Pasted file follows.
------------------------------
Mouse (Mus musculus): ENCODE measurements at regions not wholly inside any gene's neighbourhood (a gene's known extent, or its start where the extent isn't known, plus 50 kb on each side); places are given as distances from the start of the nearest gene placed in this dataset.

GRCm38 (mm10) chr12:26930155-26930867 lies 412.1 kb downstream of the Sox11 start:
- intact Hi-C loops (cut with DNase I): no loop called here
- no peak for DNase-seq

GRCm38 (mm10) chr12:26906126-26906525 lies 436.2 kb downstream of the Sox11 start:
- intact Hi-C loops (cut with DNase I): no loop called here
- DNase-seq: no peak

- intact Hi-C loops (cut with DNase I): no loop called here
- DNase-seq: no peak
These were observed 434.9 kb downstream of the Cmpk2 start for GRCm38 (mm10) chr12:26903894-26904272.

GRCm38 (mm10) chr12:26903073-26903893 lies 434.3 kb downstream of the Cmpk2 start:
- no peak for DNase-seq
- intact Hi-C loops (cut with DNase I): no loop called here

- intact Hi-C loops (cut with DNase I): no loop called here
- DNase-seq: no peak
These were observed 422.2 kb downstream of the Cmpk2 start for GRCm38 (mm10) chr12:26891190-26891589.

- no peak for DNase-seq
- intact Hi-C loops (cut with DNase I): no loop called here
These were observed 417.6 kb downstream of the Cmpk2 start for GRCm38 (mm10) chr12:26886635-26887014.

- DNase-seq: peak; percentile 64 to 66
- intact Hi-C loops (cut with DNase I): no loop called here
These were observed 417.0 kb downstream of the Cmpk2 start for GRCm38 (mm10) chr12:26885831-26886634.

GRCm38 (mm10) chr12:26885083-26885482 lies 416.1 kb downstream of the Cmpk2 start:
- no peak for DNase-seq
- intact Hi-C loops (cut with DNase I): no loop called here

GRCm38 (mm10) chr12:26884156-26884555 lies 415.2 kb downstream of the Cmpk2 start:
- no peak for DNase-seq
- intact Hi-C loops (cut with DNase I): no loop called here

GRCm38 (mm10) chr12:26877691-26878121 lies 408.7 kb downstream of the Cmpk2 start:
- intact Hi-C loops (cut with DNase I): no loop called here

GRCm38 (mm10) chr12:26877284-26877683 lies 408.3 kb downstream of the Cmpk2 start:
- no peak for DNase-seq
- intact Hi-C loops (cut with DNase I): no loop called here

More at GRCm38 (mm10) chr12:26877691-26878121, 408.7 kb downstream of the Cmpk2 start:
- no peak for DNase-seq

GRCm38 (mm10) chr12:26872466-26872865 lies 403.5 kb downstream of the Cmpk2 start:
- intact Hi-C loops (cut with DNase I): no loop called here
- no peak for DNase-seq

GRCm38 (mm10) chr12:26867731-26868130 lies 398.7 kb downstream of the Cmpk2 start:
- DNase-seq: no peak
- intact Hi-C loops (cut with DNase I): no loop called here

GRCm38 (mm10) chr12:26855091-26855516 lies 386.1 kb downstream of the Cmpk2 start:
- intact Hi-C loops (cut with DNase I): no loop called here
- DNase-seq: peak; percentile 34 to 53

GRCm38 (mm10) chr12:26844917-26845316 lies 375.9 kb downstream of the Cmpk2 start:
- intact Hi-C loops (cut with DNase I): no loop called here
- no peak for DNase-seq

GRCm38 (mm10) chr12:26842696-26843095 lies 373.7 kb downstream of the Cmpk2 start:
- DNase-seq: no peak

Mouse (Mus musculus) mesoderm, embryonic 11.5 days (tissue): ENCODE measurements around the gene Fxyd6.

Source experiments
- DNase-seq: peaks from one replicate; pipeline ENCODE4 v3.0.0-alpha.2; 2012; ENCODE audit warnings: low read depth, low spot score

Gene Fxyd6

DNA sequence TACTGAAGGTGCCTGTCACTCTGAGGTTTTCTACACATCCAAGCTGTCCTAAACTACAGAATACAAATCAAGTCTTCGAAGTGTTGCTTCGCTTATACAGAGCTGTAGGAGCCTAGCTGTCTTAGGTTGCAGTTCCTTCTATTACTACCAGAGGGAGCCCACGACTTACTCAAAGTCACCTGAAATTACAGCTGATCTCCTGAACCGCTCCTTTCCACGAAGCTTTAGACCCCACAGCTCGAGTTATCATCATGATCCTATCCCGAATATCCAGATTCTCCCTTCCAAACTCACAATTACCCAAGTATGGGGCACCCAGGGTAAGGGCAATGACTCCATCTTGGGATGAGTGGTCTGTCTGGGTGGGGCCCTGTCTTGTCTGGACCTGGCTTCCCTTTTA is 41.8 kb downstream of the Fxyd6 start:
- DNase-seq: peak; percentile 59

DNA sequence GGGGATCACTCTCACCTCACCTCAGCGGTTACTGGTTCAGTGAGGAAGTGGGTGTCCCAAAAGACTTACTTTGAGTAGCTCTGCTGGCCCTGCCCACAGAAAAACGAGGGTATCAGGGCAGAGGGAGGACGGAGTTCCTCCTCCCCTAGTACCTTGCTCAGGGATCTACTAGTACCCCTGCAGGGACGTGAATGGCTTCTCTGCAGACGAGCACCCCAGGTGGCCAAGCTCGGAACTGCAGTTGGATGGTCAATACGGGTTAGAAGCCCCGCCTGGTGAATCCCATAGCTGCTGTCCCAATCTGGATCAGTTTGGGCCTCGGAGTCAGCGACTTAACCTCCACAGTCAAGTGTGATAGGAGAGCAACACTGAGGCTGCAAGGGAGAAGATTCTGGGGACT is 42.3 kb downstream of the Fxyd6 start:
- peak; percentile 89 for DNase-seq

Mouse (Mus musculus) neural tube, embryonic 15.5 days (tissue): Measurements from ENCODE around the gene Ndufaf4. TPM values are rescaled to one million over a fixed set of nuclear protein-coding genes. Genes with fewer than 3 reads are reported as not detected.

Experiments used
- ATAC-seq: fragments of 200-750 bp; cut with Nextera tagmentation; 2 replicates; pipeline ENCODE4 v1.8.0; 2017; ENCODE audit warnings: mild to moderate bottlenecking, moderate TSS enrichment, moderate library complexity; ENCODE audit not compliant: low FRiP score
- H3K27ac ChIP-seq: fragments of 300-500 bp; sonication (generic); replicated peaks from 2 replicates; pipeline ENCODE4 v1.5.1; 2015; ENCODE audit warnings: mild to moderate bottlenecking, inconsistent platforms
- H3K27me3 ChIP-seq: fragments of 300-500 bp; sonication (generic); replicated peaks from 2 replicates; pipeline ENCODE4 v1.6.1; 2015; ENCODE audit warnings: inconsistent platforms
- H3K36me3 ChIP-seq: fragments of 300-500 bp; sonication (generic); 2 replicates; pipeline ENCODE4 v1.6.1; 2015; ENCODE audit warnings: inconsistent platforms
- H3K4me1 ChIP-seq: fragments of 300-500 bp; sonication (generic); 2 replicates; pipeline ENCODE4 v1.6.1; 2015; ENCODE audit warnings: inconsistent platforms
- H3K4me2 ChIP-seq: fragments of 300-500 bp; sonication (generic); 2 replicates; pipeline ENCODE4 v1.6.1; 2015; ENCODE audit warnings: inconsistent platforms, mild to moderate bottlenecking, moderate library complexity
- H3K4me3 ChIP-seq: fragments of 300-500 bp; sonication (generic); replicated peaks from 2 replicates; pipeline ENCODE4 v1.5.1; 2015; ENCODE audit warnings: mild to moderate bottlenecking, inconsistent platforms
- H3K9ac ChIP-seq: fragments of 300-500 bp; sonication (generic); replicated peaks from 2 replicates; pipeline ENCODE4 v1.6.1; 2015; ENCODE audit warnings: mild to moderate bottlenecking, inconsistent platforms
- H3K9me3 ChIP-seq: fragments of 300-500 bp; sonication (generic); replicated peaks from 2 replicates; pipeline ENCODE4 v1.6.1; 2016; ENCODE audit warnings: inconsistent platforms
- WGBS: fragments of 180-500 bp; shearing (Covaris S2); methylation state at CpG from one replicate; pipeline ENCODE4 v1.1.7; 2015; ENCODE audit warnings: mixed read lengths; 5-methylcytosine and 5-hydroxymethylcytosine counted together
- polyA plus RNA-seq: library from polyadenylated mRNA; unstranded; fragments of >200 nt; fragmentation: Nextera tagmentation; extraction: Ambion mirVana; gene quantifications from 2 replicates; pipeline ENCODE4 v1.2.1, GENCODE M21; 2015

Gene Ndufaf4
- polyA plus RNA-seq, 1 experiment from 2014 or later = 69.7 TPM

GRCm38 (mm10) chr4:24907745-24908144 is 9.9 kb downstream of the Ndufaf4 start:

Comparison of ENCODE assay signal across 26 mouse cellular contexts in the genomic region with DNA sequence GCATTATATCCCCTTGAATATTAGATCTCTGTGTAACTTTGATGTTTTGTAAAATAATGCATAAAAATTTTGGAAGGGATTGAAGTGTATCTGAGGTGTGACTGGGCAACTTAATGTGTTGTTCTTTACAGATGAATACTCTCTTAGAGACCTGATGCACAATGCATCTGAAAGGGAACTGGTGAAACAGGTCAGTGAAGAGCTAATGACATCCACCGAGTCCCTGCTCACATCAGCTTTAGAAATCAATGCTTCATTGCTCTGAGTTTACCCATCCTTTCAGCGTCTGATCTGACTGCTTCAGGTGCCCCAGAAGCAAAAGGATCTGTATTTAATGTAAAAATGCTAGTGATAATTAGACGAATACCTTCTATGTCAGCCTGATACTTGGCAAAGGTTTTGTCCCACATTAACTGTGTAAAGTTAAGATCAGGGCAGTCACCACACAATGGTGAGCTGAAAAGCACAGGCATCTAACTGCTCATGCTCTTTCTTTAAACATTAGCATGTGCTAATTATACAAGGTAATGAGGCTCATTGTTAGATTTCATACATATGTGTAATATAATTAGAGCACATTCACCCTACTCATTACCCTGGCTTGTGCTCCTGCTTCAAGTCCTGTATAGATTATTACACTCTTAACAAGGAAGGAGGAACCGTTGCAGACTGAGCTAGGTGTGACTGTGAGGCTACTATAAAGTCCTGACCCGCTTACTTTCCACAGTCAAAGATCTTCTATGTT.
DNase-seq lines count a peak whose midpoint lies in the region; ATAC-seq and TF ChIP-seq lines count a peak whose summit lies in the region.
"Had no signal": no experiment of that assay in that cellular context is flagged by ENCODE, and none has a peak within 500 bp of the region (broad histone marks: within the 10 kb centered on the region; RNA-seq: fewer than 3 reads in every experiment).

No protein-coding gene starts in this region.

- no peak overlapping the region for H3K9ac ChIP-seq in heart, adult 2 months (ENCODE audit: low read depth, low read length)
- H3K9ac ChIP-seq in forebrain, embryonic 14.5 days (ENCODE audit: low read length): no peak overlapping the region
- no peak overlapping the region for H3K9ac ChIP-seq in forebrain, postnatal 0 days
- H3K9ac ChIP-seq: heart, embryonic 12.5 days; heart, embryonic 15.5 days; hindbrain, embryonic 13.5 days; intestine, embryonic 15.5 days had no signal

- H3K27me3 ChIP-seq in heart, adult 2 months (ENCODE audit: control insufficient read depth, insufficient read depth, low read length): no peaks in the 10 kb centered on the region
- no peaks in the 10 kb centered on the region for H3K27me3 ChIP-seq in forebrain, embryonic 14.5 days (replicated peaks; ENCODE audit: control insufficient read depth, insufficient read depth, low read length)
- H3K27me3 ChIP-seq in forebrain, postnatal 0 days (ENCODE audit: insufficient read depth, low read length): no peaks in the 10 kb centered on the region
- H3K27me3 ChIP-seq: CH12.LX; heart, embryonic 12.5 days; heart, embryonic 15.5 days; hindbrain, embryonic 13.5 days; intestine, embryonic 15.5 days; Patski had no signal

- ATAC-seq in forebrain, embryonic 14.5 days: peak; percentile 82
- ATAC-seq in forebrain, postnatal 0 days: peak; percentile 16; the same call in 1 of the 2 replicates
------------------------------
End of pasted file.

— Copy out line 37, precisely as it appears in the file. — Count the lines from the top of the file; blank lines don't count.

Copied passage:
- intact Hi-C loops (cut with DNase I): no loop called here